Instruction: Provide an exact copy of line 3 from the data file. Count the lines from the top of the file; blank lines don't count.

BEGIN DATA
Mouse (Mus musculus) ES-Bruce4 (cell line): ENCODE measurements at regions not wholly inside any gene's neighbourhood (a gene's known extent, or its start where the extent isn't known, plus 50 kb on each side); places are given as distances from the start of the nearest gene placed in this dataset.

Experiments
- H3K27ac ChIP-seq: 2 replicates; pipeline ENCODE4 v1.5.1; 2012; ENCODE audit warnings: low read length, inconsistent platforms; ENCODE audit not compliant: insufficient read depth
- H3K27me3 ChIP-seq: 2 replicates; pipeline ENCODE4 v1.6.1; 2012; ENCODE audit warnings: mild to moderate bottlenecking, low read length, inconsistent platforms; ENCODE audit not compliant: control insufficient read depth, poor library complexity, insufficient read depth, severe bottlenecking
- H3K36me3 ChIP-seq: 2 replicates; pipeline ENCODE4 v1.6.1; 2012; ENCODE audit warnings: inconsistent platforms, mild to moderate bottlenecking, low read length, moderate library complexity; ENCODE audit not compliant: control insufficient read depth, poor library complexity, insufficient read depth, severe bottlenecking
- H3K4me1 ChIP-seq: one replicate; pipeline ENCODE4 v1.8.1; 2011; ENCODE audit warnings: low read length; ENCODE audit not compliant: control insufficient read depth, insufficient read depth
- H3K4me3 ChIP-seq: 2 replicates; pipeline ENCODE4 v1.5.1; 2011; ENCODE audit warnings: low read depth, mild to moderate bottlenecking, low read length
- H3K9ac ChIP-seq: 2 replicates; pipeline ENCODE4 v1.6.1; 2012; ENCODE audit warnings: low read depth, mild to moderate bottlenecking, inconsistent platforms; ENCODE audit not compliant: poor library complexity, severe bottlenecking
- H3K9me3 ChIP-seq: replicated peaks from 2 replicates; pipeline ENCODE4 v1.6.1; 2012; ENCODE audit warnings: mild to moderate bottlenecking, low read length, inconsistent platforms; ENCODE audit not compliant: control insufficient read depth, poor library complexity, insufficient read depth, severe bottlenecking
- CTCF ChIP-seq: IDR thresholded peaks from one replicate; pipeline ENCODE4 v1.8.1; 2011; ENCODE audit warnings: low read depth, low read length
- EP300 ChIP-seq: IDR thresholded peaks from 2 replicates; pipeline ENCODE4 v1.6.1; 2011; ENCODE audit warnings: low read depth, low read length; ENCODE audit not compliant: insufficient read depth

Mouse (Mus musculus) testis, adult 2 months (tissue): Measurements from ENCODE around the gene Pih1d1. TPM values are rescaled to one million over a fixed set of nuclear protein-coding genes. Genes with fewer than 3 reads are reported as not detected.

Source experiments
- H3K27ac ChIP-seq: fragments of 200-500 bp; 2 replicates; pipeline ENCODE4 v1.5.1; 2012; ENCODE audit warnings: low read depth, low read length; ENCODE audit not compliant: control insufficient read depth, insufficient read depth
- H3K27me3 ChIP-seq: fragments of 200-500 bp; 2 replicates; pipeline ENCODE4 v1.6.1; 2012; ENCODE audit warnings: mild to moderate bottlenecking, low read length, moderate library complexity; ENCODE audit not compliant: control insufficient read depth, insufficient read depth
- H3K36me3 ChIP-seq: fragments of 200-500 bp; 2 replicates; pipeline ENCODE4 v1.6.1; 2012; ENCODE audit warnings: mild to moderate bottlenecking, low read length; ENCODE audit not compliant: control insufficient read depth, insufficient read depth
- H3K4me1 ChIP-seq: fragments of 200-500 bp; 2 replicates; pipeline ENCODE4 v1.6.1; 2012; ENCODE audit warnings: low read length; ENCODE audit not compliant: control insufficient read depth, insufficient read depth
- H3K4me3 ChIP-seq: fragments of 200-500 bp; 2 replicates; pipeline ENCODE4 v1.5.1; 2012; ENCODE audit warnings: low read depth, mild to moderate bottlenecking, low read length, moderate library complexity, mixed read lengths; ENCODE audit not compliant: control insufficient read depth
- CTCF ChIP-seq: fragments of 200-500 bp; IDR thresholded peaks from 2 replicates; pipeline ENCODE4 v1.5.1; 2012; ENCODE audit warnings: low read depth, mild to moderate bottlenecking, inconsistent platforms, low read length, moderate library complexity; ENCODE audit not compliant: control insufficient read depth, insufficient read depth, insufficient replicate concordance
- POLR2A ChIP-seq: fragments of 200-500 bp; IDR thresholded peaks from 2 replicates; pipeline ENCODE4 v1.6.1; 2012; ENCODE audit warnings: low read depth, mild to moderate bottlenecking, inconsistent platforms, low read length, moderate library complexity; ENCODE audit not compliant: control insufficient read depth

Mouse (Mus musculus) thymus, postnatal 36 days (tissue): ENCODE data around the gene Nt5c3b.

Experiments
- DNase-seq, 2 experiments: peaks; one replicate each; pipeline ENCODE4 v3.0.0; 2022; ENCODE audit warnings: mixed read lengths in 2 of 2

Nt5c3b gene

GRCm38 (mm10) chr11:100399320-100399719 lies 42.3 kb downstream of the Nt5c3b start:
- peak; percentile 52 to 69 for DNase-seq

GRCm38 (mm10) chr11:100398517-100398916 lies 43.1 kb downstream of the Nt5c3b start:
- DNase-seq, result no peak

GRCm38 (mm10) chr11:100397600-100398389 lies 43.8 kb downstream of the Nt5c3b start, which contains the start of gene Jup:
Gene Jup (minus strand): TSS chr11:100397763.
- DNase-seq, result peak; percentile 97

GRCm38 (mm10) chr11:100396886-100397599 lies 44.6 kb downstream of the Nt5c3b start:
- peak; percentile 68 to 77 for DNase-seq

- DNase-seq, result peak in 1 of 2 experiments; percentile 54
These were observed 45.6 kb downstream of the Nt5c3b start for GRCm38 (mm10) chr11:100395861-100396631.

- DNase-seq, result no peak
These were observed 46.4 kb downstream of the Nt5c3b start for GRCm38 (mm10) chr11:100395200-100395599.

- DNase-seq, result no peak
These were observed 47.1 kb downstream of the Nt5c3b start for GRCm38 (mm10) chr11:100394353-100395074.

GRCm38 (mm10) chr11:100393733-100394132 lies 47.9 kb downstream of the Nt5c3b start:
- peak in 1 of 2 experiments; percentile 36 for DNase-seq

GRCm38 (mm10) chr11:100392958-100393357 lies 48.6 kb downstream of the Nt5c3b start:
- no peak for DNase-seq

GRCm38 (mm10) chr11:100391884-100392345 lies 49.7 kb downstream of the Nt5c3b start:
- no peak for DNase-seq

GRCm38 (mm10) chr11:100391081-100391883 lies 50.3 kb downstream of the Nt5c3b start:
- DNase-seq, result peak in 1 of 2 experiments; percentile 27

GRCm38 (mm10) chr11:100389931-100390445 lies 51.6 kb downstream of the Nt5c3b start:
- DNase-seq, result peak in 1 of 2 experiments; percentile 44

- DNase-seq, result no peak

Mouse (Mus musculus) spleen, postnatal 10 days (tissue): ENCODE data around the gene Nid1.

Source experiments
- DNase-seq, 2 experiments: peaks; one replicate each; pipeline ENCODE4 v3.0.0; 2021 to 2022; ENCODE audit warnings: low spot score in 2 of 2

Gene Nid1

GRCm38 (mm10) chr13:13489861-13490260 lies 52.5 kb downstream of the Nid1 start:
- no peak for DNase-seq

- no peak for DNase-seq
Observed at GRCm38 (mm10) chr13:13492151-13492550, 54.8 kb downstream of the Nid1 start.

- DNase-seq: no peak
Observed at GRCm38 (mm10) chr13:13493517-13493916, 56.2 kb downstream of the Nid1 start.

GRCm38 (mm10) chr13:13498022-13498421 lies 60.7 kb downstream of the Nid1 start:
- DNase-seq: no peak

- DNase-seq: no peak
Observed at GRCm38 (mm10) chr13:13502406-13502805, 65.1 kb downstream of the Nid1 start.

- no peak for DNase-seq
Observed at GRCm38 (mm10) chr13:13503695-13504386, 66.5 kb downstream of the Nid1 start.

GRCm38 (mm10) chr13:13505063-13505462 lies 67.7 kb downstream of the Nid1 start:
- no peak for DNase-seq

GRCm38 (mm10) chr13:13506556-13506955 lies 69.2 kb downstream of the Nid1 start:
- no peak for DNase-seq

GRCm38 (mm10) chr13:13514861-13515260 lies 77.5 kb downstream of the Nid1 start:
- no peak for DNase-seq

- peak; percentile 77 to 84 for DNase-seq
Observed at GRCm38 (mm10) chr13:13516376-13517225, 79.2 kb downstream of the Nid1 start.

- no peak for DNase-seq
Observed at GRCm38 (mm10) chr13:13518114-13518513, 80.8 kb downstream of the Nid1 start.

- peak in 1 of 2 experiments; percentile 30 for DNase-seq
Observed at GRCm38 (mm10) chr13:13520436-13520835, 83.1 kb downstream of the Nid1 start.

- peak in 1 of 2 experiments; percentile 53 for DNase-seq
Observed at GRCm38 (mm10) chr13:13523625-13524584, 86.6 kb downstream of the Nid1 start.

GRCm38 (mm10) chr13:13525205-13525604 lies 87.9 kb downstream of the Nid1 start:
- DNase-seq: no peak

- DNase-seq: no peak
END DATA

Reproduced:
- H3K27ac ChIP-seq: 2 replicates; pipeline ENCODE4 v1.5.1; 2012; ENCODE audit warnings: low read length, inconsistent platforms; ENCODE audit not compliant: insufficient read depth